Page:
From Samsung and Sony to Nokia and Huawei, we look at five of the best phablets for the person in your life who wants a gadget to function as smartphone and tablet in one.
What at first appeared a fad became an established part of the smartphone landscape in 2013, as the phablet phenomenon gained momentum with Sony, HTC and Nokia joining Samsung's super-size phone party.
Offering the big-screen benefits of a tablet, while still being pocketable and able to make calls, the phablet makes an ideal present for someone who is looking to replace both their smartphone and their tablet with one multi-functional device.
Samsung Galaxy Note 3 - from £420
Samsung Galaxy Note 3
Samsung was the first major manufacturer to bring the phablet concept from its native South Korea to the west in 2011 with the original Galaxy Note. Since then, the Note 2 and Note 3 have accelerated consumer demand for a bigger phone - and uniquely among this list, the Samsung features an integrated stylus.
Called the S-Pen, the stylus can be used to tap and poke your way around the Android operating system - brimming with Samsung's own apps, as you'd expect - or to draw and write notes on the 5.7in, high definition display.
The glossy plastic and fake leather finish won't suit all tastes, but for many the screen, stylus and suite of photography features will make up for it.
Sony Xperia Z Ultra - £445
Sony Xperia Z Ultra
Sony's first foray into the phablet market, the Xperia Z Ultra is remarkably thin at just 6.5mm and with a 6.4in screen it's one of the biggest smartphones ever made. There's no stylus included with the Ultra, but it's screen can be navigated with just about anything, such as a pencil or the end of your headphone cables. Plastic covers over the phone's microUSB, microSD and SIM card slots mean the Ultra is waterproof, while its Full HD screen borrows technology from Sony's Bravia television range to provide excellent results.
Acknowledging a 6.4in phone might be too big for many, Sony sells a companion Bluetooth device which can be held to your face and used as a wireless handset.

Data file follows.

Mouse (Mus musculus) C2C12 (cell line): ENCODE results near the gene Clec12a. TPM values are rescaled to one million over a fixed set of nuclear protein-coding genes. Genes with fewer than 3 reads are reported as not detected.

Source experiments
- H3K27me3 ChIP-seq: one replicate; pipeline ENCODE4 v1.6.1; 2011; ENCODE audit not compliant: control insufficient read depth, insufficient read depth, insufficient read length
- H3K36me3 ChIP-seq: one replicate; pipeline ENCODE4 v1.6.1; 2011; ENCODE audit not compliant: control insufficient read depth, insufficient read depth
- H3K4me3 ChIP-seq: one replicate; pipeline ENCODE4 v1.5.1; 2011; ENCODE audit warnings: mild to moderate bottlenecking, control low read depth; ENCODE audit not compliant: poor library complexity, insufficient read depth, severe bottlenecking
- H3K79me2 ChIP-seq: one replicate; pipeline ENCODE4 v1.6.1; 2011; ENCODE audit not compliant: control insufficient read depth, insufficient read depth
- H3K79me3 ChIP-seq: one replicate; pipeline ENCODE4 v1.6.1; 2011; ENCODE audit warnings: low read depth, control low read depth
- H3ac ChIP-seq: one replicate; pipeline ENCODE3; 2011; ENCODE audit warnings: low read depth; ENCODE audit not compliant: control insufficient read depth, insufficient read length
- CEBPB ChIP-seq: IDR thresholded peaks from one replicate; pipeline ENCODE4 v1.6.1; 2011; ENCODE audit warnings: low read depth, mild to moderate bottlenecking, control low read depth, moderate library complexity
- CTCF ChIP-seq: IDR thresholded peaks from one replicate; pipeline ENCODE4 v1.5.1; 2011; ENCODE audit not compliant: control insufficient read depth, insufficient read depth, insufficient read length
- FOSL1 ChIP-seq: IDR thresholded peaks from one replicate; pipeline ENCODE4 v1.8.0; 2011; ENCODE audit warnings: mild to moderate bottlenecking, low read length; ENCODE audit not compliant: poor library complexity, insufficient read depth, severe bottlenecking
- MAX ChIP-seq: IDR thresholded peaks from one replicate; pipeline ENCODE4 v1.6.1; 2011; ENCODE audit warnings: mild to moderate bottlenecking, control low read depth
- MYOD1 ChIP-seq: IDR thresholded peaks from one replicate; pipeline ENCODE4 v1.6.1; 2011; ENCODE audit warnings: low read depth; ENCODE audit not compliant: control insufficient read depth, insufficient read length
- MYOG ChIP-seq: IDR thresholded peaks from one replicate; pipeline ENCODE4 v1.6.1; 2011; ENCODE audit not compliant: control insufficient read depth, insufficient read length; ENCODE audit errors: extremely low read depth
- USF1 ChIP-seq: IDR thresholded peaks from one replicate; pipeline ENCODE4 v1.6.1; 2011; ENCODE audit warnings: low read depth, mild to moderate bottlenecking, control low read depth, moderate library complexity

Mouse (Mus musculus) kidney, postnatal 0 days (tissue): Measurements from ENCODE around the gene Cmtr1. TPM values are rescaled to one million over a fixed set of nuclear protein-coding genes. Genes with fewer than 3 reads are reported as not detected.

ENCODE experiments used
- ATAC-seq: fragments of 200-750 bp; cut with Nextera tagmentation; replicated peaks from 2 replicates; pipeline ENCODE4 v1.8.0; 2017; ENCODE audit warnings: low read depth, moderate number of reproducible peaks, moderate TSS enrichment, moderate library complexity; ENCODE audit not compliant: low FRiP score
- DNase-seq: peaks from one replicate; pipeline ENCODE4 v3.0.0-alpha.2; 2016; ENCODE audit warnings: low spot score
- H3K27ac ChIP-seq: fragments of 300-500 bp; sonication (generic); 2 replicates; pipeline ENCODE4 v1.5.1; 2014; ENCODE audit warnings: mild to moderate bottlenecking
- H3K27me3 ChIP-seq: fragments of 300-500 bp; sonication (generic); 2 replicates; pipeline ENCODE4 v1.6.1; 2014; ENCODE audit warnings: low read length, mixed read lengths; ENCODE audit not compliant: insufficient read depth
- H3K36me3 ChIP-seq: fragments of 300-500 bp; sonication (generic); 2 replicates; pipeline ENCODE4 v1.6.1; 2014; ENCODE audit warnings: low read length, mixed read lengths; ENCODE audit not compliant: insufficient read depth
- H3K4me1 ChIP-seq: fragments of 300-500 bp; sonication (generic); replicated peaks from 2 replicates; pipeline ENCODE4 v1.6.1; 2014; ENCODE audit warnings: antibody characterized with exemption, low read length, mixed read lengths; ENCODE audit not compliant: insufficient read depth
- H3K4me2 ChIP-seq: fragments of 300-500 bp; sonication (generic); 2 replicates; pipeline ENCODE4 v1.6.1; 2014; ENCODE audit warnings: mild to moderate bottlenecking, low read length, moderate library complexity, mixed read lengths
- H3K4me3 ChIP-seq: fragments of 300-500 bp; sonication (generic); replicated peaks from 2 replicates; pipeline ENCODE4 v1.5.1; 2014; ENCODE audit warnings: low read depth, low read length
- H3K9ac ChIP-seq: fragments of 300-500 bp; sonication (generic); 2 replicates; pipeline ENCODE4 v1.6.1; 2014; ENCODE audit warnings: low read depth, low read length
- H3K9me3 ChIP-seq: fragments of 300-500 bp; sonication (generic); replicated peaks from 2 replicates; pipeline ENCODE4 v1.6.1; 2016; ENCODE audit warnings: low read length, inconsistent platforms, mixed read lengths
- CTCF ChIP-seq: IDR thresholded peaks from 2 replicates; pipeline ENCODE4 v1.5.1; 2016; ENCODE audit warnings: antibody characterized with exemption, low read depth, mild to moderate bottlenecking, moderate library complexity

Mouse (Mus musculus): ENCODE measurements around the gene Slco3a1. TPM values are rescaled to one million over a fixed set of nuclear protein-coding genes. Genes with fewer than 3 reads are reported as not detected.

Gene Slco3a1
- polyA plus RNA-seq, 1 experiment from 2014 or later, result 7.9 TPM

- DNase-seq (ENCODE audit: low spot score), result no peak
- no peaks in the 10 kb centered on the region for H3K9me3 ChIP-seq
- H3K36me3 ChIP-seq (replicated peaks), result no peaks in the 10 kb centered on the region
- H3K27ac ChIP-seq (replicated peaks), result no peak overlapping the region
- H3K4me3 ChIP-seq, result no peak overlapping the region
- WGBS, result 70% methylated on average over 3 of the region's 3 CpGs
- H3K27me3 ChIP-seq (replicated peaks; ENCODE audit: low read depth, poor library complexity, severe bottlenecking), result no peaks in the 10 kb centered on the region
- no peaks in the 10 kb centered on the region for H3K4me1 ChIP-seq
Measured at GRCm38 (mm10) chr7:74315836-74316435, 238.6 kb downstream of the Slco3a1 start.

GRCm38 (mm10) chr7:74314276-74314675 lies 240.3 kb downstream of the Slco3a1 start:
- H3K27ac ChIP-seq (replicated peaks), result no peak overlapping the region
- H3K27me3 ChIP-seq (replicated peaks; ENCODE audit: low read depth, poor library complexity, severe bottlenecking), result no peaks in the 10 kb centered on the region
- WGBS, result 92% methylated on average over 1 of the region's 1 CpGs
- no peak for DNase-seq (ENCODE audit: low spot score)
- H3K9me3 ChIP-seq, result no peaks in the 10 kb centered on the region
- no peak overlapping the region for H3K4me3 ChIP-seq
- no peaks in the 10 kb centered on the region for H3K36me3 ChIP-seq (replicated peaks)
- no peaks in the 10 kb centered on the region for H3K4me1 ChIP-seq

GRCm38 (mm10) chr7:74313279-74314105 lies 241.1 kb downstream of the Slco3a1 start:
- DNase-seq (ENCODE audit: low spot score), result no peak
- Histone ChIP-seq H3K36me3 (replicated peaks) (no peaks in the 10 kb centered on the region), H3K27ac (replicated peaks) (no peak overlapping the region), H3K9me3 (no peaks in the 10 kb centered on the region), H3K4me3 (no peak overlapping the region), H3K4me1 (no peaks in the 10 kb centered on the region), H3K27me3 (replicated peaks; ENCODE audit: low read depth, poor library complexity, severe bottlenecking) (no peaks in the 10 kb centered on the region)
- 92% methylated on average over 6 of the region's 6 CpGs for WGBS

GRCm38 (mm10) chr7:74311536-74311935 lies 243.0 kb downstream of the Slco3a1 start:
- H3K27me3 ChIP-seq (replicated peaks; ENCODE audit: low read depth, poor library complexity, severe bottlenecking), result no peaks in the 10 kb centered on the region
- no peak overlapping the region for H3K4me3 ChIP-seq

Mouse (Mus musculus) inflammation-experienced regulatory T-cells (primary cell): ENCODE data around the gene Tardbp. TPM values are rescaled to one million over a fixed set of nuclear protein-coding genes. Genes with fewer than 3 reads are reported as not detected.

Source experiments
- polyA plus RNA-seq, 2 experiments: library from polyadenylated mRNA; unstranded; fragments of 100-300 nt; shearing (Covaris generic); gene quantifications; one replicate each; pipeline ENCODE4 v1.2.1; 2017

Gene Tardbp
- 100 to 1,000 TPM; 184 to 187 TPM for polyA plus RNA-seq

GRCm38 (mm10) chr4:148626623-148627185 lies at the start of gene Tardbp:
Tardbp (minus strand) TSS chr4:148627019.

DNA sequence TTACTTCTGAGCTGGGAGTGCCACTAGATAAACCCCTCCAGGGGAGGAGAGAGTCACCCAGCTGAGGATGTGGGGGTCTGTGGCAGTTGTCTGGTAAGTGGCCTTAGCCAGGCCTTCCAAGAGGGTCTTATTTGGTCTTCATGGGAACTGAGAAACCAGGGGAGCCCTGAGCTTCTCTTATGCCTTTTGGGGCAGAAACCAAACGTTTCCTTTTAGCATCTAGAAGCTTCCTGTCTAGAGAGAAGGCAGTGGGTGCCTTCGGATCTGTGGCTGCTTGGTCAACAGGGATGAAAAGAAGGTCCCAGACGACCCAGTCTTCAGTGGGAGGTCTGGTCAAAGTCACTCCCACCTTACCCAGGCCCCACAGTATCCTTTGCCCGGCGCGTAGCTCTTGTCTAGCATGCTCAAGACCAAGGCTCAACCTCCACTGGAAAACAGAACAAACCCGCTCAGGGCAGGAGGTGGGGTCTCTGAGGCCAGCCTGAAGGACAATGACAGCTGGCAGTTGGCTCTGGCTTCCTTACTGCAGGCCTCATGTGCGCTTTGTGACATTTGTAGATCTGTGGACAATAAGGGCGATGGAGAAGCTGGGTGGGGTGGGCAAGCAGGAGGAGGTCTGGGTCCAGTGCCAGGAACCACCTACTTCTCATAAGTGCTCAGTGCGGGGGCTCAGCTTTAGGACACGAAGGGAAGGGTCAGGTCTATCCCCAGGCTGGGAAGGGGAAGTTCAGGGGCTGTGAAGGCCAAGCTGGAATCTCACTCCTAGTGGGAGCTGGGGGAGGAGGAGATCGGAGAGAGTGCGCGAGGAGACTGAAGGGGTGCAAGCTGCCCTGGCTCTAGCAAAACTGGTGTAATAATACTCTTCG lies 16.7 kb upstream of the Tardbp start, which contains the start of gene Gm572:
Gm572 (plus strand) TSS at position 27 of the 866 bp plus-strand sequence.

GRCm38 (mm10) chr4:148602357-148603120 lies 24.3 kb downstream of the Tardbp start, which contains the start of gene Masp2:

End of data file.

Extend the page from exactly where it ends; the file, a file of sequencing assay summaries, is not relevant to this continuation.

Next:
Nokia Lumia 1520 - £550
Nokia Lumia 1520
The most recent company to enter the phablet fray, Nokia's Lumia 1520 has a 6in, full-HD display and retains the Finnish phone-maker's sleek design and high build quality seen across its Lumia range. Also shared with its stablemates is the 1520's PureView camera which produces superb shots, thanks to optical image stabilisation and a suite of photograph apps called 'lenses'. The 1520 is the largest Windows Phone 8 device on the market and also has the highest resolution of any phone running the Microsoft operating system. If you want WP8 and a big screen, this is the phone for you.
Huawei Ascend Mate - £270
Huawei Ascend Mate
Huawei might not have the brand following to match Samsung and Nokia, but the 6.1in Ascend Mate shouldn't be discounted on its unrecognisable name alone. Just like the other four phones in this list, the Huawei is powered by a quad-core processor and 2GB of RAM - beaten only by the Note's 3GB. The Ascend Mate is let down by its screen resolution, which is still high definition, but lacks the sharpness and clarity of its rivals - and at 9.9mm thick it's one of the chunkiest phablets on the market.
But despite all this, the Huawei's price of around £270 makes it an attractive option.
HTC One Max - £570
HTC One Max
Finally, the HTC One Max is the third installment of the Taiwanese phone-maker's One trilogy of sleek, aluminium smartphones, following the One and One Mini. The phone's 5.9in display is Full HD and slightly smaller than the competition, but its a full centimeter taller than the Galaxy Note 3, and not far behind the Z Ultra. The One Max runs Android, but HTC's Sense interface with the company's Blinkfeed news aggregator gives the device an identity of its own.
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